By the 18th century, Hebrew printing was efficient and widespread, making it easily available even to the middle-class of Jews. Upwards of a hundred Hebrew titles were being printed every year in the European Jewish presses, covering all topics of Jewish life. Despite that, several fields of literature persisted well in to the 19th century in manuscript form, not being printed, and only being circulated in manuscript from one copy to another.
One subject matter was that of piyutim (liturgical poems) and Hebrew music in general. The numerous small Jewish communities in the diaspora each developed its own unique tradition that evolved with time, each community having different piyutim and different songs that were popular among its inhabitants. The limited readership of each individual rite of such material prevented widespread printing of these piyutim, as printing small runs would have been prohibitive in an era of printing with type in mechanical presses with movable type.
I recently sold one such collection, written in the 18th century, written in several hands over many years, in the Sephardic world of Southern Europe. The liturgical songs written in this manuscript contain several songs that were eventually printed in the 20th century in songbooks in Turkey, Italy and Salonica, but several of the songs in this volume are unrecorded in any of the standard reference books on the subject. The leaves in the manuscript were written in different hands, with the handwriting often changing from one song to the next.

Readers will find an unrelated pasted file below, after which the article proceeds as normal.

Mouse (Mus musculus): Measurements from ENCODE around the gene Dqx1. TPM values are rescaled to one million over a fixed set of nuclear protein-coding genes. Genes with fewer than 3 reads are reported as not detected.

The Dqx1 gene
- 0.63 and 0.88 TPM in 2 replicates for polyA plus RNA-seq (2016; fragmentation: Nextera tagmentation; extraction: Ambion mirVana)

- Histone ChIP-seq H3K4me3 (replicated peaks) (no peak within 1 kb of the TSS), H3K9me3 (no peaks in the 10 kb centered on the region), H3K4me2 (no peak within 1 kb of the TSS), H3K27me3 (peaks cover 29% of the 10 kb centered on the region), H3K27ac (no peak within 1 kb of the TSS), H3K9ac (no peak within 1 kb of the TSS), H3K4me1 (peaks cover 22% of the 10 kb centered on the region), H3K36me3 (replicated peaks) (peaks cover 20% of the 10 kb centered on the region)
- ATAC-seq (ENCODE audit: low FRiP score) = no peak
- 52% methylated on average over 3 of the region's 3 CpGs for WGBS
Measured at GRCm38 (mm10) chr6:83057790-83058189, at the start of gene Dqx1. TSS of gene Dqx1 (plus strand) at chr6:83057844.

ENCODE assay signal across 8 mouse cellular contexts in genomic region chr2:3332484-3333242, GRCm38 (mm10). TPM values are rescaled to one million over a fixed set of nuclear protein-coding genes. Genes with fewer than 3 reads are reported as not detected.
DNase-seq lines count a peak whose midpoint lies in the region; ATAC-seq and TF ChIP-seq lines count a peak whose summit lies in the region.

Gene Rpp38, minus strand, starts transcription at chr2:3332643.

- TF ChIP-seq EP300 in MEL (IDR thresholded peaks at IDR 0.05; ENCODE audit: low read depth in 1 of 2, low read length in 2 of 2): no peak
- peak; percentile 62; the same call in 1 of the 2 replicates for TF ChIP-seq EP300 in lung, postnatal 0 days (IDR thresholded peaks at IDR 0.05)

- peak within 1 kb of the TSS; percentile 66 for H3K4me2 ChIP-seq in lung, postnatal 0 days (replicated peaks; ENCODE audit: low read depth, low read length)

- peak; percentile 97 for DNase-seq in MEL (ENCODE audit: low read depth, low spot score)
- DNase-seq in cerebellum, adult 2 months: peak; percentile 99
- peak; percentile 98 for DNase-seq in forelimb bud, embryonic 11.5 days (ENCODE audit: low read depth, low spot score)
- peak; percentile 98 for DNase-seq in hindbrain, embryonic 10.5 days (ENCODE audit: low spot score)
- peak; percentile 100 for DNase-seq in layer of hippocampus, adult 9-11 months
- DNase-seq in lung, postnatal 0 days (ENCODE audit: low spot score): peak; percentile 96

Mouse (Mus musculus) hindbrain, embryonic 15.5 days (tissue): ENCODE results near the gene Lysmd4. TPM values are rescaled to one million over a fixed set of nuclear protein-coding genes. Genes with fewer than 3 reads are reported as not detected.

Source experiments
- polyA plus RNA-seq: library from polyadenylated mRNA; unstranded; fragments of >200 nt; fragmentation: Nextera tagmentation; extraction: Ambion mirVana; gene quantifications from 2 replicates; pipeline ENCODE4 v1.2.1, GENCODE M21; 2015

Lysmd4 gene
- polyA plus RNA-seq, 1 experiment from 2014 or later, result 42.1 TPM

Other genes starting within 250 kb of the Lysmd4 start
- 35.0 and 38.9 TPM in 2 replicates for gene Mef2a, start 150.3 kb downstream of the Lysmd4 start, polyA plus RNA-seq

Perhaps, as the manuscript changed hands, songs were added by the new owners or different family members. This tome can thus serve as a study of the evolution of the Sephardic Hebrew script, so very different from those used by the Ashkenazi Jews in the nearby countries of Central Europe. Many of these piyutim contain a strong yearning for the holy land and the rebuilding the Beit HaMikdash, reflecting the strong connection the Jews felt for Eretz Yisrael even in their lands of exile, after thousands of years of separation.